An application-based sermon for these verses, however, will err in the other direction. Rather than seeking to apply these verses to Christ, and thus impacting a congregation intellectually and emotionally, the application-based sermon will try to tease out the variety of scenarios where these verses might be considered “relevant.” By way of illustrations and stories the preacher will try to make clearer what is already abundantly clear. Abhor what is evil means abhor what is evil. Need we find three or five or seven examples of evil in order to satisfy our craving to “apply the text”? What of the other countless examples of evil we overlooked during our preaching? Do we expect a person struggling with alcohol addiction to fail to see the practical impact of this verse on his life simply because we failed to include drunkenness in our sermon’s list of evils?

Goldsworthy makes an apt observation on this point. He writes:

Paul may expound the gospel in the first part of the letter, and then go on to spell out some ethical and pastoral implications. When the preacher finally gets to deal with the latter, it is possible a couple of weeks or more since the gospel exposition has happened, and the connection between the gospel and behavior, very closely related in the epistle, can be lost. The result is that the exhortations and commands are no longer seen to arise out of the good news of God’s grace in the gospel but as simple imperatives of Christian behavior; as naked law.[4]

A traditional application-based sermon that fails to first apply exhortative epistle passages to Jesus will cut the Gospel out of the message. By misapplying the text to the congregation first, and thus bypassing Jesus, the preacher will turn behavioural implications of the Gospel message into legal requirements, which is a clear distortion of the meaning of these texts.

While providing a few examples to make the point cannot be said to be entirely destructive it is nevertheless helpful to ask whether or not it is necessary. Would it not be better to point our congregations toward Christ and His work as the foundational motivation to live out these verses? Would it not be more powerful to impact our congregations intellectually and emotionally, applying even these verses to the Person of Jesus, rather than trying to supply an endless list of For Examples?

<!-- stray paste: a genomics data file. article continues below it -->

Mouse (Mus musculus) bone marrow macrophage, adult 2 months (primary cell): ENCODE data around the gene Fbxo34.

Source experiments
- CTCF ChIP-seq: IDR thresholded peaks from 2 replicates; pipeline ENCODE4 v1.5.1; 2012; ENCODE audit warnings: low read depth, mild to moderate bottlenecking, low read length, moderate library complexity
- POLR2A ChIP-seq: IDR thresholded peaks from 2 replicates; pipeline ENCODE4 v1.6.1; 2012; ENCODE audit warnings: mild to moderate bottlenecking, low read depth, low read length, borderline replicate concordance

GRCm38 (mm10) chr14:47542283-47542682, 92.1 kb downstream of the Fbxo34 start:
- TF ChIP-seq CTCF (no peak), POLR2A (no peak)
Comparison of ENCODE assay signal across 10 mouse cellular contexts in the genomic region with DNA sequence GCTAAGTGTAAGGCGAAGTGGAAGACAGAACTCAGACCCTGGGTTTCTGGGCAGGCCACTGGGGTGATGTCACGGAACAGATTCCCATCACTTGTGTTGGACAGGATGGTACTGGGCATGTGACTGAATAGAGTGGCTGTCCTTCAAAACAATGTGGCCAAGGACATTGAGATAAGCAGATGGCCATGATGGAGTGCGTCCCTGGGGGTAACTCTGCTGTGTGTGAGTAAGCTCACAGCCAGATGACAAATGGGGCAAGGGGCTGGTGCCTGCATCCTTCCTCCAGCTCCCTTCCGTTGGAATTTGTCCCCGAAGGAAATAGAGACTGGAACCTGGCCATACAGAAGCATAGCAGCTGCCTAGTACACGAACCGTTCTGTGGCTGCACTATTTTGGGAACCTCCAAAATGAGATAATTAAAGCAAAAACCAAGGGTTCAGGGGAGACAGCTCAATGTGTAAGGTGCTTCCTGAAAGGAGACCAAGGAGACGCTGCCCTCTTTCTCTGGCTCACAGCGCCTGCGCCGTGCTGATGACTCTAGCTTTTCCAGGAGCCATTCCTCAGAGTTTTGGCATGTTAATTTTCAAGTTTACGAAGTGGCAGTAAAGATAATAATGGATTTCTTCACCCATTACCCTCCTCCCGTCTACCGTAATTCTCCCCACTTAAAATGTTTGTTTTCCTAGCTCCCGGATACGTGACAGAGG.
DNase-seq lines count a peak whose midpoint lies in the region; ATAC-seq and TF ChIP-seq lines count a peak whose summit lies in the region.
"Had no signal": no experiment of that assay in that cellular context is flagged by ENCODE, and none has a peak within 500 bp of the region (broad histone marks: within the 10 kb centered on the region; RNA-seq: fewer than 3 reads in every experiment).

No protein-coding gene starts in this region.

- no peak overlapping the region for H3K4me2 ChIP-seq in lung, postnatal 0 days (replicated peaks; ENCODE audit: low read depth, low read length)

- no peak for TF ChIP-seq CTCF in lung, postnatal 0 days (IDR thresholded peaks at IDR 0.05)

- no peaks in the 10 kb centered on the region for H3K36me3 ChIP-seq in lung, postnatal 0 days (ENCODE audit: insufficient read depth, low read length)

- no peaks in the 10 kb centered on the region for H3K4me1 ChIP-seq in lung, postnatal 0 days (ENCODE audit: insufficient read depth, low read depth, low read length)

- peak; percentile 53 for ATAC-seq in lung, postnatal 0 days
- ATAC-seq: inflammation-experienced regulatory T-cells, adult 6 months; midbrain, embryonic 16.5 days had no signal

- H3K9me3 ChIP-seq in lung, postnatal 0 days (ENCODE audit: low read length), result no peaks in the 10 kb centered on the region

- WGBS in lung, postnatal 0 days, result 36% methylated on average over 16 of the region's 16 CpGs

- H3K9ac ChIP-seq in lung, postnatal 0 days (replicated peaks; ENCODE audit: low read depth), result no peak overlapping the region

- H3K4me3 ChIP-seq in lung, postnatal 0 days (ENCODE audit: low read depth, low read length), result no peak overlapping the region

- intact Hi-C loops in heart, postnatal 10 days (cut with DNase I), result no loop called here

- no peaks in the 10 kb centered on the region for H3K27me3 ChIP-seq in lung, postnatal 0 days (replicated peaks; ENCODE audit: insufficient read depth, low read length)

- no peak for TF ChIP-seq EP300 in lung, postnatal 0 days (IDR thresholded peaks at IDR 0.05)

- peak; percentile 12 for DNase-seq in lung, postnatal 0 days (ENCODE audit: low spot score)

Please do not misunderstand me. Providing illustrations and examples can be helpful. However, when they begin to drive the sermon then something is out of balance. Application-based sermons make their first move from the preaching text toward the human audience. Sermons that seek to impact a congregation practically apply the preaching text first to Christ. The difference is subtle, yes, but definitive. Both will undoubtedly take both the congregation and the Lord into consideration. However, the former focuses more acutely on the congregation while the latter makes the Lord first and central. When the human audience is the focus, the sermon may be entertaining but it will ultimately be shallow and forgettable. When the Lord is first and central, the sermon will be transformative even after it is forgotten.

Impacting a congregation practically is the fruit of a sermon that is well prepared and well delivered. It is the consequence of a preaching text being properly applied to Christ. It is the evidence that the Gospel has impacted a congregation intellectually and emotionally. Sometimes a pastor ought to impact a congregation practically through explicit exhortation. Other times a pastor ought to trust the Holy Spirit to make a practical impact through the implicit preaching of the Word. Knowing when to be explicit and when to be implicit will require wisdom and the guiding of the Holy Spirit.

[1] Stott, Last Word, 19.

[2] Begg and Prime, Pastor, 54.

[3] Stott, Last Word, 43.

[4] Goldsworthy, Whole Bible, xiv.

Preaching with Emotional Impact

As mentioned previously, thinking about God is required if we are to love God. As preachers we do not want to foster cold, heartless thinking. Rather, we want our people to think emotionally. We want our preaching to inflame the passions of our people for the heart of God. Prime and Begg make a distinction between the intellectual target of teaching and the emotional/behavioural target of preaching:

In teaching we aim to give people an understanding of God’s truth. Beginning often with the first principles of a doctrine, we will make sure that people grasp it as best they can in all aspects. Then in preaching we make an appeal to people’s wills, as well as to their emotions, to respond to the Word that they have now understood through teaching… Considerable harm may be done to people if they are called upon to act without first possessing a proper foundation in their understanding of that action. Many have made an emotional response to preaching, and have not understood afterward what they have done. That is irresponsible of the preacher and damaging to the hearers. Preaching at its best maintains a balance between teaching and preaching.[1]